In letters (provided below) obtained by the Post-Standard, Floyd VanHooser, the prison inmate who accused Bernie Fine of sexually abusing him since 1969, has admitted to fabricating his story.
VanHooser is currently serving 16 years to life in prison for various burglary-related charges and claims that he made the allegations of sexual abuse because he was angry Fine did not pay for a lawyer to fight the charges. He believes his sentence would have been lighter had Fine helped. The first letter, addressed to no one in particular, begins "I am writing this of my own free will. I need to right a wrong." VanHooser was interviewed from prison on Friday and when asked "if his statement to police was true, VanHooser said only parts were. 'Some of it is and some of it isn't,' he said Friday. You're going to tell everyone how sorry I am?'" The second letter, addressed to Fine himself, is an apology and notes "I believe if you had got a good lawyer for me I would have done better than 16 to life or as I see it 16 to death."
VanHooser's allegations could not have been the basis for criminal charges because they were outside the statute of limitations. But federal prosecutors may have cited the accusations Nov. 25 when they applied to a judge for a warrant to search Fine's home, office and bank safe deposit box.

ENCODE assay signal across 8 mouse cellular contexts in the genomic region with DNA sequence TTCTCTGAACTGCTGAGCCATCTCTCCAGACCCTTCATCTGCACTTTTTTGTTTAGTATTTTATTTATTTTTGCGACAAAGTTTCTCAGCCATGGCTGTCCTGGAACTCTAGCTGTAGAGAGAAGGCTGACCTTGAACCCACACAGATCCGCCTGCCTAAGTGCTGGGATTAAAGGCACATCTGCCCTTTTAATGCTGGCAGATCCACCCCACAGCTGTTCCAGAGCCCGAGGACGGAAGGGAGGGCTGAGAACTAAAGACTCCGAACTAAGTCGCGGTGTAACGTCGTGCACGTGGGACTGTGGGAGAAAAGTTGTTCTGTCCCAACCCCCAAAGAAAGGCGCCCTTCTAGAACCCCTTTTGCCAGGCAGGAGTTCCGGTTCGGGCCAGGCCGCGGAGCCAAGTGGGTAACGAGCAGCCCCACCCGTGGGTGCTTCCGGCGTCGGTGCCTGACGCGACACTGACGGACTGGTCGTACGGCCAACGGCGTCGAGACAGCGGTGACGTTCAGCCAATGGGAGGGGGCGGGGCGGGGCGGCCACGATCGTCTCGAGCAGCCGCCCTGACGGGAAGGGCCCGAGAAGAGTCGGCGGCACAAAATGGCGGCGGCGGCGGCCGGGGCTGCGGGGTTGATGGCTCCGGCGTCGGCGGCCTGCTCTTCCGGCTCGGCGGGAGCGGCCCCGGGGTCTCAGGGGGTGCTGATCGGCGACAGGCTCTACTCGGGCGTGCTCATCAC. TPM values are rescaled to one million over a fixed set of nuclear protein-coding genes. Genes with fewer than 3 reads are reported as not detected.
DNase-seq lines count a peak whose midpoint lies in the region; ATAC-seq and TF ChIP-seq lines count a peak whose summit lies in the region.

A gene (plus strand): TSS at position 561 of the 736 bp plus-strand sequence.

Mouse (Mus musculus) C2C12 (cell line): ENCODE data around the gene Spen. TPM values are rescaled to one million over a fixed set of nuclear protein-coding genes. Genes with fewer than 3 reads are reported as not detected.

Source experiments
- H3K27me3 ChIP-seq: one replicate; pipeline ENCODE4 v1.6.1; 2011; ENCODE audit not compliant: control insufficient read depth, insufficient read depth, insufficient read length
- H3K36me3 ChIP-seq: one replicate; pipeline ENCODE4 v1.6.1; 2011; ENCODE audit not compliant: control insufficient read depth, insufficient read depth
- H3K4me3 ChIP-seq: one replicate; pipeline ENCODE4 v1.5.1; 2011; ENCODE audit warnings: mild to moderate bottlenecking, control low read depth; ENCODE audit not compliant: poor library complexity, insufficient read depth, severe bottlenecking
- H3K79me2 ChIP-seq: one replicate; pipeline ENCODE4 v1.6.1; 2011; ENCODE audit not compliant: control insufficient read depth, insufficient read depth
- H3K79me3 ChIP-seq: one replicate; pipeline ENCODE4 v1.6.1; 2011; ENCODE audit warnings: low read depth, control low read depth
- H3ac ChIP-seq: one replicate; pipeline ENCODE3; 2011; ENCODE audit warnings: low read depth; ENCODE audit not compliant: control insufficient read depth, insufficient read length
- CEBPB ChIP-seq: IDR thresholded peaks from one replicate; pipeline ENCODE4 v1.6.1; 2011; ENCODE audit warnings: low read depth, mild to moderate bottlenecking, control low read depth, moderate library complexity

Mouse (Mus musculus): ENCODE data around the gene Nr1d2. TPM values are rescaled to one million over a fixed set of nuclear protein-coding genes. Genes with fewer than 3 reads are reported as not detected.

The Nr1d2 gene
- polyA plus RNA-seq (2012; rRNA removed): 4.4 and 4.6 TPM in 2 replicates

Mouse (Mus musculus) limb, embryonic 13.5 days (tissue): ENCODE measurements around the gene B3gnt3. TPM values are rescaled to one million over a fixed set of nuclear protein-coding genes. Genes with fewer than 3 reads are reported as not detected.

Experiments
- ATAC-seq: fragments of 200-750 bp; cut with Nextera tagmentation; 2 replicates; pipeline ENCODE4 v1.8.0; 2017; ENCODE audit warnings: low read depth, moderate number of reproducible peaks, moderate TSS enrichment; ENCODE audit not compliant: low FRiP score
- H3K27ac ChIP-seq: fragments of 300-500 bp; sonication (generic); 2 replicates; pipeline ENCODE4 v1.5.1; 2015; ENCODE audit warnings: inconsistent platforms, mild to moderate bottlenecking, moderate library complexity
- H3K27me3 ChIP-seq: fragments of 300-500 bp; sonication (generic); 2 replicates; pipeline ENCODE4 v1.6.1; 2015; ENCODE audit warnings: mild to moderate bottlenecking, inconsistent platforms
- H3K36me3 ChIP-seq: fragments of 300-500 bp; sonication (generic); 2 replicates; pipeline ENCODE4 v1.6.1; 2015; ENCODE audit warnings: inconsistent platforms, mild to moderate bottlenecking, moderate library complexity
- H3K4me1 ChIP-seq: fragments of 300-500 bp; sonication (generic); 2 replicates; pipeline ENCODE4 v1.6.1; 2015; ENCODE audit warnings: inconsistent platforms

The applications and affidavits from federal agents have not been made public. In a letter to U.S. Magistrate Andrew Baxter seeking to keep those papers sealed, Clymer said disclosure "could jeopardize the safety of at least one of the sources of information in the affidavits."
Although it now seems tainted, if the warrant was executed in good faith (i.e. police had no reason to suspect that Vanhooser was lying) the evidence obtained during that search would probably be admissible at a trial, should that come to pass. Also, "[a] source has confirmed that information from at least one of Fine's other accusers, Tomaselli, was also used to obtain the search warrants." This would seem to satisfy other exceptions to the "fruit of the poisonous tree" rule in that it allows for evidence to be admitted if the evidence was obtained as a result of an independent, untainted source, or likely would have been discovered without the tainted source.
As has been noted, the statute of limitations has run on the sexual abuse charges but this may prove pertinent to any possible felony charges for taking minors across state lines for sex the Feds may be drawing up.
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